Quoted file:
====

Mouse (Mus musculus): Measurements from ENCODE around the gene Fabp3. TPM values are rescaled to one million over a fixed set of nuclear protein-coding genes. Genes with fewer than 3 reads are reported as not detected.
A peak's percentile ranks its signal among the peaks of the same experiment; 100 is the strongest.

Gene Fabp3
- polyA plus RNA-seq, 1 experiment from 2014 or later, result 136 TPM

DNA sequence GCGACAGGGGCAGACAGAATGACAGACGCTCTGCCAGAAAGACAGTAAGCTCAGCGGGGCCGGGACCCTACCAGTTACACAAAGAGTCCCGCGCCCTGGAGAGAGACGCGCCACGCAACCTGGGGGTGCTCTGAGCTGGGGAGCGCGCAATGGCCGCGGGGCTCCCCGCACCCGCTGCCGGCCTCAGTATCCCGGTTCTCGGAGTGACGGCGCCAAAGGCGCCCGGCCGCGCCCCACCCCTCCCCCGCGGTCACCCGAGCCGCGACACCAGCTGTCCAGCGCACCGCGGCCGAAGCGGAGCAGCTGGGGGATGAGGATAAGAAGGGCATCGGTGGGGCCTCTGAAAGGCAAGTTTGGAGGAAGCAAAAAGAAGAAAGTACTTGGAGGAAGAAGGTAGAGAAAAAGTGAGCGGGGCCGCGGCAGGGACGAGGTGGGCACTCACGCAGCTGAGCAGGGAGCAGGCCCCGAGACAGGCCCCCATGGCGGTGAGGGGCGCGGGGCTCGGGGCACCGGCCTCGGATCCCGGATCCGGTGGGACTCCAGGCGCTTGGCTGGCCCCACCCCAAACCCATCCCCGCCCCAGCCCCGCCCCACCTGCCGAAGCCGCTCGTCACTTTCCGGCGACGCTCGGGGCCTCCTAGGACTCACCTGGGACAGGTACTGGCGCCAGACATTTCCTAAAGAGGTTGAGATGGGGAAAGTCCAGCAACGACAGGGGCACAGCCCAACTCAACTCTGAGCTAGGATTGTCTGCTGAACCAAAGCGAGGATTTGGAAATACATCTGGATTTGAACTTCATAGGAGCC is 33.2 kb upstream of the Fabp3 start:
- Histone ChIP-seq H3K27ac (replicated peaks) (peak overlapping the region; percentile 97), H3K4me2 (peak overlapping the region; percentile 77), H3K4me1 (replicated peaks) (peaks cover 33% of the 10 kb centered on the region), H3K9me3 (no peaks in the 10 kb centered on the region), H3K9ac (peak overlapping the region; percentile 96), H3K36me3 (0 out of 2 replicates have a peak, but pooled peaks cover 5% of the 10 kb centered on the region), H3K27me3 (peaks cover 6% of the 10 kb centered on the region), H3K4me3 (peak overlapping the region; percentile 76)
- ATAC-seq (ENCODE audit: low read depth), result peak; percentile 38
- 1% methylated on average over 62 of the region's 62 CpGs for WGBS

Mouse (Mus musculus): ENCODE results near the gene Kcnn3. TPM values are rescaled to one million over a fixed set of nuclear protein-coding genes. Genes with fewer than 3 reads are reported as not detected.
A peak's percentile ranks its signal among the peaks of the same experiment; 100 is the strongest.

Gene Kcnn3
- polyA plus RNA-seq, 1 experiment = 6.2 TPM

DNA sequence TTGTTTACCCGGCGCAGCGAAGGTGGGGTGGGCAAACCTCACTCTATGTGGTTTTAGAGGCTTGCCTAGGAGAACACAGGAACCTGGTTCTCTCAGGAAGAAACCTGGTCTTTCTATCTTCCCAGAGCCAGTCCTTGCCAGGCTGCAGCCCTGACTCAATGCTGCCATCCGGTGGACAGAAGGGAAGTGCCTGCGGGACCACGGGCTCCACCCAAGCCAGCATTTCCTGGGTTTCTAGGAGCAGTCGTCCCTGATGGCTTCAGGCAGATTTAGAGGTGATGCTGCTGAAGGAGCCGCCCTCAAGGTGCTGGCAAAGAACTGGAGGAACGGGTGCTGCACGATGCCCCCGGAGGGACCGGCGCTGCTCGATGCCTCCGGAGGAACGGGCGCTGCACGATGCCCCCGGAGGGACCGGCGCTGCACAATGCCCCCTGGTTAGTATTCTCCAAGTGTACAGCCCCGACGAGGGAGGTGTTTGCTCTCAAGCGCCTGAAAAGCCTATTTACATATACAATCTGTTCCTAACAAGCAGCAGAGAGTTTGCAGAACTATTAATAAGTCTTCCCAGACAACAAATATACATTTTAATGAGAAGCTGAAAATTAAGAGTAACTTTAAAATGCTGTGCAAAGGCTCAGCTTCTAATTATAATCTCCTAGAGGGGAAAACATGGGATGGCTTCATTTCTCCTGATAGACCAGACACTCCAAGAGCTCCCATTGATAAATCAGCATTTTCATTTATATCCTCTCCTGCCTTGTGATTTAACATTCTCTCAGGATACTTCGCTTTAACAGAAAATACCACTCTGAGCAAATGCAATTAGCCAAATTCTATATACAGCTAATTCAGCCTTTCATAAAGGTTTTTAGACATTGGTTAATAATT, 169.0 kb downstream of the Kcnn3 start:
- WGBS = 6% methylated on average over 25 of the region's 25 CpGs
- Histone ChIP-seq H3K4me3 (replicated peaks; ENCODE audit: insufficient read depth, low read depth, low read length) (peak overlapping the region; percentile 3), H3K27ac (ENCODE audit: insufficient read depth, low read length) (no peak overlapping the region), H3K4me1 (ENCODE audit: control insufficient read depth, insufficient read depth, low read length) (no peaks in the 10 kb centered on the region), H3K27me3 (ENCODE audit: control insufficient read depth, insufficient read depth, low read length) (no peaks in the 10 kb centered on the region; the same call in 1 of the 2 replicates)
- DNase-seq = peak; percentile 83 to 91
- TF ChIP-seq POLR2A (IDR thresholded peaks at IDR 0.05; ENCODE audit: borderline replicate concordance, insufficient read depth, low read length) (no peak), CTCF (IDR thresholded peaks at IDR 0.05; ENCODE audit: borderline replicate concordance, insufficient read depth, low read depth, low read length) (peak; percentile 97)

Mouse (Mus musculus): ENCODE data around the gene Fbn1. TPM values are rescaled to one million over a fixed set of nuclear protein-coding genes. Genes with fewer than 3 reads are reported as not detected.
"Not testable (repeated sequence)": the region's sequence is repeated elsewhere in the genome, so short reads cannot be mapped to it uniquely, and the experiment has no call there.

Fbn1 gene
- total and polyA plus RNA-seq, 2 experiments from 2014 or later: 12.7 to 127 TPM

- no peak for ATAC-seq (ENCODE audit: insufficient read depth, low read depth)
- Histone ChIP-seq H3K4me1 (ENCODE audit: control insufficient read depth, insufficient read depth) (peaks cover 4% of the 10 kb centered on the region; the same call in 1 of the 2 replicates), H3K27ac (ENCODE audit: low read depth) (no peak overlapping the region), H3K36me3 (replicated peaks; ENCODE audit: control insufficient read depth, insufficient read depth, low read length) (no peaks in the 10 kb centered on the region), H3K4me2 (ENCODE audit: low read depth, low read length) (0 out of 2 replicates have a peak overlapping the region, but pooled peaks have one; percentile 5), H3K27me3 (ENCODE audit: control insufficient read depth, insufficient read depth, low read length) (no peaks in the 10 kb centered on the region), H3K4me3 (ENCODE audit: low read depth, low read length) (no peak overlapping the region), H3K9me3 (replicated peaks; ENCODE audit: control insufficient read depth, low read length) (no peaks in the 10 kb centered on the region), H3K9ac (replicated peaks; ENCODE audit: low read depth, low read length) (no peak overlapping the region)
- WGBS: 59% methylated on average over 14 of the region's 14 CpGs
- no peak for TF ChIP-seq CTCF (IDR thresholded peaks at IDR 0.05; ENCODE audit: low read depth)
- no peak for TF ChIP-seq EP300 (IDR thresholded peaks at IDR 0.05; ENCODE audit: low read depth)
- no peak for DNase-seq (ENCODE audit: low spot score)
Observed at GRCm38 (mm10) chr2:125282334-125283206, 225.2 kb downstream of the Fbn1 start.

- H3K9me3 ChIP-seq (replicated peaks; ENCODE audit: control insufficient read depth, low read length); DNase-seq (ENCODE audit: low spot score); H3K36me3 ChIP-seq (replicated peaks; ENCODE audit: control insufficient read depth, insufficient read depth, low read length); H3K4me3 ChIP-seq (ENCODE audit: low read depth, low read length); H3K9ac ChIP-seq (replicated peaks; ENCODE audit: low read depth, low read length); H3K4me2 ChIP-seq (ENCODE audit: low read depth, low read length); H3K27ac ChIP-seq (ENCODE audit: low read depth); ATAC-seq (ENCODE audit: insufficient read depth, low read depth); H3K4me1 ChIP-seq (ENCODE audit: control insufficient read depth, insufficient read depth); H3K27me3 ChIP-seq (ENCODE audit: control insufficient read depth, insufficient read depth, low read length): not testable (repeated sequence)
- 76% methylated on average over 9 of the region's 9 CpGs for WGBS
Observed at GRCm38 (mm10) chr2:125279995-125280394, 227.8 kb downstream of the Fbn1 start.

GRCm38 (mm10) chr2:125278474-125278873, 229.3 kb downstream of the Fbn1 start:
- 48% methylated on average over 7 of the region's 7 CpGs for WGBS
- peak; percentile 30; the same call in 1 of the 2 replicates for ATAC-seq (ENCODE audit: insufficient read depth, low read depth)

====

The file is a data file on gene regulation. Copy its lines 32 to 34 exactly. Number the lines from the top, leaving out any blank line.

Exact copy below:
GRCm38 (mm10) chr2:125278474-125278873, 229.3 kb downstream of the Fbn1 start:
- 48% methylated on average over 7 of the region's 7 CpGs for WGBS
- peak; percentile 30; the same call in 1 of the 2 replicates for ATAC-seq (ENCODE audit: insufficient read depth, low read depth)